There have always been two types of candidates to populate a sales force; experienced and inexperienced candidates. This article explores the reasons why a company would choose one over the other.
Interestingly, the industries most likely to repeatedly choose inexperienced salespeople – usually recent graduates, moms returning to the work force, and recently laid-off employees – are also the high turnover industries, including Insurance, Real Estate, Telecommunications, Copiers, and Direct Sales. The latter includes legendary businesses like encyclopedias, vacuum cleaners, knives, and cookware.
Why do companies choose to hire inexperienced salespeople? Most of these businesses compensate their salespeople with either straight commission or programs heavily weighted toward commission. As a result of the high turnover, they are constantly hiring large numbers of salespeople with the knowledge that only 5-20% of them may stick. They don’t invest in developing these people either, further increasing the odds that these inexperienced salespeople will turnover. The net result is that their new salespeople don’t cost much, but the companies begin their recruiting process over again every single week and make little progress in developing their sales forces.
These companies should consider the beliefs that cause the repeated turnover. In my opinion, the following 5 problems are to blame:
1. Acceptance – They are guilty of believing and saying “that’s the way it is in our industry” as a primary excuse for the high turnover. The excuse making has to stop before anything can change.
2. Compensation – How many managers are paid bonuses, based not on the effectiveness of their people, but on the number of bodies in their employ? This just perpetuates a bad model. To compensate for the lack of candidates who are retained and who succeed, they make sure the managers go out and hire more of the wrong people! Even power in numbers can’t make that model work.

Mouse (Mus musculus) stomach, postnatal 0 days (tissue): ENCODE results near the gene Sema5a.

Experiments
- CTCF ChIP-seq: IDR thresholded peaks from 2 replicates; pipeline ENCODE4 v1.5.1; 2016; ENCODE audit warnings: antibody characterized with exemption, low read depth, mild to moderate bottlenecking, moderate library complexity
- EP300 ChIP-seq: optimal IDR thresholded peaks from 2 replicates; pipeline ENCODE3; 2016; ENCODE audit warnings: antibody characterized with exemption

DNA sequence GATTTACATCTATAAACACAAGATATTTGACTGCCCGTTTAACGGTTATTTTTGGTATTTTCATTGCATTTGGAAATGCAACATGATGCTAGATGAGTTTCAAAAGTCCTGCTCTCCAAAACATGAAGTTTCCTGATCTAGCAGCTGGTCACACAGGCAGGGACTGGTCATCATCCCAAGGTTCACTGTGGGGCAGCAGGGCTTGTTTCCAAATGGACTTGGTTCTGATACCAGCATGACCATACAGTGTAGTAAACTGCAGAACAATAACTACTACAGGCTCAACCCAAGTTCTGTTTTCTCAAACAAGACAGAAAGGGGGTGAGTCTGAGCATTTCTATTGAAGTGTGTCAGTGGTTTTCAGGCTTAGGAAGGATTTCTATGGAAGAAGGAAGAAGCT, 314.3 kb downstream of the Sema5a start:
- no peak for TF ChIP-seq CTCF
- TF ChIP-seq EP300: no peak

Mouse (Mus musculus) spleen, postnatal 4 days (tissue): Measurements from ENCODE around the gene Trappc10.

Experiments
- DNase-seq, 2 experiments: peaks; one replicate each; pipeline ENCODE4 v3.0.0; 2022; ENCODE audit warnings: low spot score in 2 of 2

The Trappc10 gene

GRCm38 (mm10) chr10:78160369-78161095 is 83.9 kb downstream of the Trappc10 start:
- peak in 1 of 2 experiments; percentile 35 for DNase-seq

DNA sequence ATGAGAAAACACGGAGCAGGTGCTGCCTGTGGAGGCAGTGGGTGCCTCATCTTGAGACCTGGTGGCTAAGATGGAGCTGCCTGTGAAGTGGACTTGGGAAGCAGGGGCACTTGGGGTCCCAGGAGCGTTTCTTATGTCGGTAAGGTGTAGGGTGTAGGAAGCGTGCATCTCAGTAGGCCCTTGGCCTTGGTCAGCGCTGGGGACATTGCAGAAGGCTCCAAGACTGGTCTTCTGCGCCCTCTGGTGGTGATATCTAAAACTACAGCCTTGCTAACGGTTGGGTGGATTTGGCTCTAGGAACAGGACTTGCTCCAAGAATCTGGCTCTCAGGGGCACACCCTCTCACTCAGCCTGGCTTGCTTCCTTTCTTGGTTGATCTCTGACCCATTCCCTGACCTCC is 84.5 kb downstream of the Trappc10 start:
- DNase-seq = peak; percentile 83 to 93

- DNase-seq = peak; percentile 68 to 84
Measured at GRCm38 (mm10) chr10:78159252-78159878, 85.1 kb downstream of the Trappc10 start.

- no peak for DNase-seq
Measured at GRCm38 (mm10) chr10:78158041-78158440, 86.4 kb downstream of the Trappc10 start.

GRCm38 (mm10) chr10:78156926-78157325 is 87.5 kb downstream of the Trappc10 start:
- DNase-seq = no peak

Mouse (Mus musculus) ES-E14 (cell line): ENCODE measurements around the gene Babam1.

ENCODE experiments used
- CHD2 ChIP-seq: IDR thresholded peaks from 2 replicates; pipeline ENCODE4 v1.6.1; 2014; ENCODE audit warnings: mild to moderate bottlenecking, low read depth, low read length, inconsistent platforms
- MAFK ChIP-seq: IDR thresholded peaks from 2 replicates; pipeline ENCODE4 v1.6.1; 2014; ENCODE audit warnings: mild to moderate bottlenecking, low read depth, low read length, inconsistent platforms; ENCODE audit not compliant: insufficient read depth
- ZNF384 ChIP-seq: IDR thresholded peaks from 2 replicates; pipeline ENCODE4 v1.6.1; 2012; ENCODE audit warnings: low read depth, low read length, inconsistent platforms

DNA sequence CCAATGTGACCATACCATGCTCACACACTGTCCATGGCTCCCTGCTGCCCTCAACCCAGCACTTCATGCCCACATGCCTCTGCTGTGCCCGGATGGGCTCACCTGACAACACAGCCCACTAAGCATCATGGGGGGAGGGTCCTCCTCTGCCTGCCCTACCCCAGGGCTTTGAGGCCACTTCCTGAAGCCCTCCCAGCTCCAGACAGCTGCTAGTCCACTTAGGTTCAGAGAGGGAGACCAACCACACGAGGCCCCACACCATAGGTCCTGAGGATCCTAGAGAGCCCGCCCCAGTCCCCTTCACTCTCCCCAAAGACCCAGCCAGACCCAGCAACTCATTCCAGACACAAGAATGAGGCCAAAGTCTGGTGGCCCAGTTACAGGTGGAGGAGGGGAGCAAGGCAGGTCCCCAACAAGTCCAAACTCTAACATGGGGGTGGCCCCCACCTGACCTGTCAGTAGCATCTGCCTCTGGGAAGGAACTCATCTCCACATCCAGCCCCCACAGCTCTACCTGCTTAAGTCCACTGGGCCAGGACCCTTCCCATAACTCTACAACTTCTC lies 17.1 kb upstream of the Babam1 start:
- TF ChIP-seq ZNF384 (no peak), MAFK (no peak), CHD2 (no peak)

3. The Candidate Pool – This is populated mostly by recent graduates. They may not cost very much but they don’t generate much revenue either. And those who stick it out may take months to generate meaningful revenue. What would happen if you paid more money for candidates that had better odds of success and were more likely to succeed quickly?
4. Selection Process – In these industries the candidate only needs to pass the stethoscope test. Why select a candidate if there’s little chance of success? If they were more realistic about who had enough desire and commitment to overcome the adversity they would face, and who had the strengths to neutralize rejection, resistance, competition, fear, pressure, stalls, objections and put-offs, they would be far more successful, a lot more often.
5. Development – All the development in the world (coaching, training, mentoring, and practicing) along with all the pressure to produce, has no impact if they’ve selected the wrong people. On the other hand, even if they have selected the right people, unless their development is consistent, comprehensive, powerful and effective, the new salespeople will still fail. They must prepare your new salespeople for success rather than allow them to flounder so they can fail.
Most of the companies in these industries make money despite it all. But can they change? No, industries don’t change. Individuals must change, one at a time, until there is a critical mass of early adopters. At some point in time, the people who enter sales management will come pre-wired for the new model, at which time the industry will have already changed. If they change, have success, talk about it with their colleagues and they tell somebody and they tell somebody, well, you know how that works.
It’s not difficult to make these changes. It’s fairly simple to do things the right way when you’re empowering and compensating managers to do it the right way. You can’t say, “OK, from now on we’re going to do it the new way”, but not do away with the “minimum body count” rule. Either you run for second base or you stay nice and safe on first. You may not score from first, but at least you’re playing the game. If you want to know what’s really hard, it’s recruiting the way these industries have been doing for years. They start their businesses over every day, repeating recruiting rituals that hardly ever work. That’s hard.
There is no hope until they stop expecting different results from doing what they have always done.